In discussing repentance, John gave clear teachings on what it meant to repent, and what true repentance looks like. The word repent means to turn and never return. It’s very similar to the word “forsake,” which means to turn away and never return.
While the repentant sinner may stumble and fall in the sin again, his life and desires are no longer consumed by the sin. Along those lines, John gave some guidelines by which to evaluate your life.
He said, “Let those who have two coats give to the one who has none. Let the tax collectors collect no more than is due. Let the soldiers no longer extort the civilians.” At the root of these statements are an evaluation. Are we covetous, are we content, are we prideful?
Had John been preaching today, he may have said, “Let the porn addict log off his computer, let the drug addict put down the pipe, and let the thief earn his way.”
The fact is that we often self-medicate with sin. If we are self-medicating, have we repented? And if we are self-medicating, are we really trusting God for healing and salvation?
John’s ministry also points out the power of Christ, who will baptize us with the Holy Ghost and with fire. The Holy Spirit indwells us at the point of salvation, giving us the power to overcome sin and heal. The fire is the adversity God uses to transform and purify us. Our job in life is to trust that process.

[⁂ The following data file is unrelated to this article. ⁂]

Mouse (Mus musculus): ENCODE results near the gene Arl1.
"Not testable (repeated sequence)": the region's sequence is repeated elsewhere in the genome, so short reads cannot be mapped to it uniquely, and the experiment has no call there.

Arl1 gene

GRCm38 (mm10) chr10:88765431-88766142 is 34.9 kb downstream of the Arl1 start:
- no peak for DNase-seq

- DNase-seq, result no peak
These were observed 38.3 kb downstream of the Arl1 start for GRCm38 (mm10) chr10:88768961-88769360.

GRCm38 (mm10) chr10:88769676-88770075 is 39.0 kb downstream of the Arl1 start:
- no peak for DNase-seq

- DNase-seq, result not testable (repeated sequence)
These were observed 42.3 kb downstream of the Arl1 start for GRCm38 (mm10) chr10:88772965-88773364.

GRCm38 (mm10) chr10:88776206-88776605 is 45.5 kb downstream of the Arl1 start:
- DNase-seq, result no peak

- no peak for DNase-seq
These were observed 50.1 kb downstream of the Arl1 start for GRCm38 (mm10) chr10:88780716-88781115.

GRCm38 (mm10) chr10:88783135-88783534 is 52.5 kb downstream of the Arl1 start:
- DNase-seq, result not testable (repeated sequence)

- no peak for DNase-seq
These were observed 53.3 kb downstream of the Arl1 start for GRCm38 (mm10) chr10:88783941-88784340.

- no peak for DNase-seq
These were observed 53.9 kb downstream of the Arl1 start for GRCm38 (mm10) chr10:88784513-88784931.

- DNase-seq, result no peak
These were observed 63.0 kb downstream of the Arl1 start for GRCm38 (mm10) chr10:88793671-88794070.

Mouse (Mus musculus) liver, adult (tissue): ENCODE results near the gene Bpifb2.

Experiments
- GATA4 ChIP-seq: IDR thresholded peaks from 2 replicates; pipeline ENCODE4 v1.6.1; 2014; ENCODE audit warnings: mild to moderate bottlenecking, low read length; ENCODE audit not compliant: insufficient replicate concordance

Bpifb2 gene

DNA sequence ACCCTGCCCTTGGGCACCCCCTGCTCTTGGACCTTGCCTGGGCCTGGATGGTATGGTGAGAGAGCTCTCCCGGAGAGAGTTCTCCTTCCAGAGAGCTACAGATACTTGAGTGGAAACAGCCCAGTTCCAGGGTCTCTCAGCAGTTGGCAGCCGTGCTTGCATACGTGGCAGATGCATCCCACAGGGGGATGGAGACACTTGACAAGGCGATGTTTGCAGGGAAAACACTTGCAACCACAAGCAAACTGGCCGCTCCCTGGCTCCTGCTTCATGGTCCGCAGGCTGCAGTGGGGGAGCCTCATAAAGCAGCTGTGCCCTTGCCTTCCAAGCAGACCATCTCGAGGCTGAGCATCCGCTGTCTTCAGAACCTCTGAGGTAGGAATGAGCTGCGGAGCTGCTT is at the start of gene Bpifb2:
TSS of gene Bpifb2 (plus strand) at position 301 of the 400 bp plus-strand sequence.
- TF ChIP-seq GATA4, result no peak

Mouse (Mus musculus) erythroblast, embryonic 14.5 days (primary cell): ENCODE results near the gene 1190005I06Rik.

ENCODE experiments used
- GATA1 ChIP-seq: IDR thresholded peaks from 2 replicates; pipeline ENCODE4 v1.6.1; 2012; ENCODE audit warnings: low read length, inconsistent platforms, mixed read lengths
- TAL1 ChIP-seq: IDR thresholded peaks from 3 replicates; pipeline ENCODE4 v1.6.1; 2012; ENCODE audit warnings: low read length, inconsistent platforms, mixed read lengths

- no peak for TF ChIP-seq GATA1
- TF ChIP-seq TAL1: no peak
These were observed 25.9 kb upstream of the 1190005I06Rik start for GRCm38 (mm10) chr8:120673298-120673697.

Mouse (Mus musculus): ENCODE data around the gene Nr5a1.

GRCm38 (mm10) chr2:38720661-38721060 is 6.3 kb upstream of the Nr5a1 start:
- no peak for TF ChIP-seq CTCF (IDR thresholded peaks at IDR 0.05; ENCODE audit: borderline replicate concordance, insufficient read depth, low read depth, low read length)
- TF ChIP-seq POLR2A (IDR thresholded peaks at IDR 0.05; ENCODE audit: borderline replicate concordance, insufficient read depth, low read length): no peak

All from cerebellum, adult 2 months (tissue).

Judgment day is closer now than it has ever been, and if 2020 has taught us anything, it’s that business as usual can no longer be trusted. Let us all repent and trust the Lord as we move into 2021.
One of the more fascinating stories in the Bible is the story of the wise men who came to visit Jesus when He was born. With little more than a bright star that lit the night sky as a guide, the wise men traveled a far distance to worship the newborn Messiah. What motivated their journey? How did they know of Christ?